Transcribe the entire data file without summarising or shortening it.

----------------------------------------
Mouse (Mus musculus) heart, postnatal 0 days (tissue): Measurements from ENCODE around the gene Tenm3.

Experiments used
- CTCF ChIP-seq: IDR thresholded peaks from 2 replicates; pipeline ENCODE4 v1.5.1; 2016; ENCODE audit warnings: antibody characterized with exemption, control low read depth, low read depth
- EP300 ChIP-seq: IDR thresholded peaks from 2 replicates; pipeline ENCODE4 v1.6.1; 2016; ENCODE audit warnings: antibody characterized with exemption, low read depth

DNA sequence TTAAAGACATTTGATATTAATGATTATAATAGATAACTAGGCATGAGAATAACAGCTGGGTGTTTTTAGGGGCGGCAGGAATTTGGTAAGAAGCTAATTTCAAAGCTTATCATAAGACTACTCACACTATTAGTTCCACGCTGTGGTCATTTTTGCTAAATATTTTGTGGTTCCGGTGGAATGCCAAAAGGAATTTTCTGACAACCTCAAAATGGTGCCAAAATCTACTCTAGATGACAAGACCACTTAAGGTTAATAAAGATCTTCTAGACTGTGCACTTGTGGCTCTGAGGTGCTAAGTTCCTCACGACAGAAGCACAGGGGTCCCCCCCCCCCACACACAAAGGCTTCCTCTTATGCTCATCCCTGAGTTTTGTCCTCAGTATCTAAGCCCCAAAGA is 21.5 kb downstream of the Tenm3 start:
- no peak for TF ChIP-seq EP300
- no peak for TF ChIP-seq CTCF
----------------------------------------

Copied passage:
Mouse (Mus musculus) heart, postnatal 0 days (tissue): Measurements from ENCODE around the gene Tenm3.

Experiments used
- CTCF ChIP-seq: IDR thresholded peaks from 2 replicates; pipeline ENCODE4 v1.5.1; 2016; ENCODE audit warnings: antibody characterized with exemption, control low read depth, low read depth
- EP300 ChIP-seq: IDR thresholded peaks from 2 replicates; pipeline ENCODE4 v1.6.1; 2016; ENCODE audit warnings: antibody characterized with exemption, low read depth

DNA sequence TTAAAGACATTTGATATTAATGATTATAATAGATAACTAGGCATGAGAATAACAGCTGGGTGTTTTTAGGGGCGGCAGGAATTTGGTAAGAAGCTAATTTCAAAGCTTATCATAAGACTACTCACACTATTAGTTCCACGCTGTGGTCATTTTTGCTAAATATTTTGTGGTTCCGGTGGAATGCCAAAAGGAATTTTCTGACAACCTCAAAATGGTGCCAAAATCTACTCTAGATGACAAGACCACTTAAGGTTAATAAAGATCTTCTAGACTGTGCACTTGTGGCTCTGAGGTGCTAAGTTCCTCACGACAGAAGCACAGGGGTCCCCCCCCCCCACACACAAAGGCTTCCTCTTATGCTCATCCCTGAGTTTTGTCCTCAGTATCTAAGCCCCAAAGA is 21.5 kb downstream of the Tenm3 start:
- no peak for TF ChIP-seq EP300
- no peak for TF ChIP-seq CTCF